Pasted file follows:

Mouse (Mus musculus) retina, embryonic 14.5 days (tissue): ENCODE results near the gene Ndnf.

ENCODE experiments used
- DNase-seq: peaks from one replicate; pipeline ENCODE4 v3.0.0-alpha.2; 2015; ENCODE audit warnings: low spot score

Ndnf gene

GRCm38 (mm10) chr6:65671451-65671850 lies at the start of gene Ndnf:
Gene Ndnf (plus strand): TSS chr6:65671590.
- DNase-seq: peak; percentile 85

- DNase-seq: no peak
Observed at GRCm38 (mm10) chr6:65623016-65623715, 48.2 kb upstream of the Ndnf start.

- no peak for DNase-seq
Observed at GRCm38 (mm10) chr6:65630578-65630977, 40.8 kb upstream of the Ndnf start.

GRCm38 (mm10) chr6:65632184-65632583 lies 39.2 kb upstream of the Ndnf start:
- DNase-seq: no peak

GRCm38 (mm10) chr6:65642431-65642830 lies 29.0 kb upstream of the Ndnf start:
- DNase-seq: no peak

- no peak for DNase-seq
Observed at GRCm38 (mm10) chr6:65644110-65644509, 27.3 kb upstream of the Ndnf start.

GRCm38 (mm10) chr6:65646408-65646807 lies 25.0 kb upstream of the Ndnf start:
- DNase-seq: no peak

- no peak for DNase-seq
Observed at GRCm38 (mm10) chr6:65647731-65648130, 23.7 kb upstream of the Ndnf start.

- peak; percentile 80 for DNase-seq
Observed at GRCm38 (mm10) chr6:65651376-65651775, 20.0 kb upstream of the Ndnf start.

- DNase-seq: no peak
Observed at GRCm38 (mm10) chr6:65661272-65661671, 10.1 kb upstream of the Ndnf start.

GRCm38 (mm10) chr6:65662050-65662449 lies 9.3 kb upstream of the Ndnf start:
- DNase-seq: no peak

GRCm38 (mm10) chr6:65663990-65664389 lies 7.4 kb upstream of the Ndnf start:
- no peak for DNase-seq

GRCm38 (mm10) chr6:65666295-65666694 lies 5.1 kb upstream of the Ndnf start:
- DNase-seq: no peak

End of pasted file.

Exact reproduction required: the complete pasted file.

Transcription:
Mouse (Mus musculus) retina, embryonic 14.5 days (tissue): ENCODE results near the gene Ndnf.

ENCODE experiments used
- DNase-seq: peaks from one replicate; pipeline ENCODE4 v3.0.0-alpha.2; 2015; ENCODE audit warnings: low spot score

Ndnf gene

GRCm38 (mm10) chr6:65671451-65671850 lies at the start of gene Ndnf:
Gene Ndnf (plus strand): TSS chr6:65671590.
- DNase-seq: peak; percentile 85

- DNase-seq: no peak
Observed at GRCm38 (mm10) chr6:65623016-65623715, 48.2 kb upstream of the Ndnf start.

- no peak for DNase-seq
Observed at GRCm38 (mm10) chr6:65630578-65630977, 40.8 kb upstream of the Ndnf start.

GRCm38 (mm10) chr6:65632184-65632583 lies 39.2 kb upstream of the Ndnf start:
- DNase-seq: no peak

GRCm38 (mm10) chr6:65642431-65642830 lies 29.0 kb upstream of the Ndnf start:
- DNase-seq: no peak

- no peak for DNase-seq
Observed at GRCm38 (mm10) chr6:65644110-65644509, 27.3 kb upstream of the Ndnf start.

GRCm38 (mm10) chr6:65646408-65646807 lies 25.0 kb upstream of the Ndnf start:
- DNase-seq: no peak

- no peak for DNase-seq
Observed at GRCm38 (mm10) chr6:65647731-65648130, 23.7 kb upstream of the Ndnf start.

- peak; percentile 80 for DNase-seq
Observed at GRCm38 (mm10) chr6:65651376-65651775, 20.0 kb upstream of the Ndnf start.

- DNase-seq: no peak
Observed at GRCm38 (mm10) chr6:65661272-65661671, 10.1 kb upstream of the Ndnf start.

GRCm38 (mm10) chr6:65662050-65662449 lies 9.3 kb upstream of the Ndnf start:
- DNase-seq: no peak

GRCm38 (mm10) chr6:65663990-65664389 lies 7.4 kb upstream of the Ndnf start:
- no peak for DNase-seq

GRCm38 (mm10) chr6:65666295-65666694 lies 5.1 kb upstream of the Ndnf start:
- DNase-seq: no peak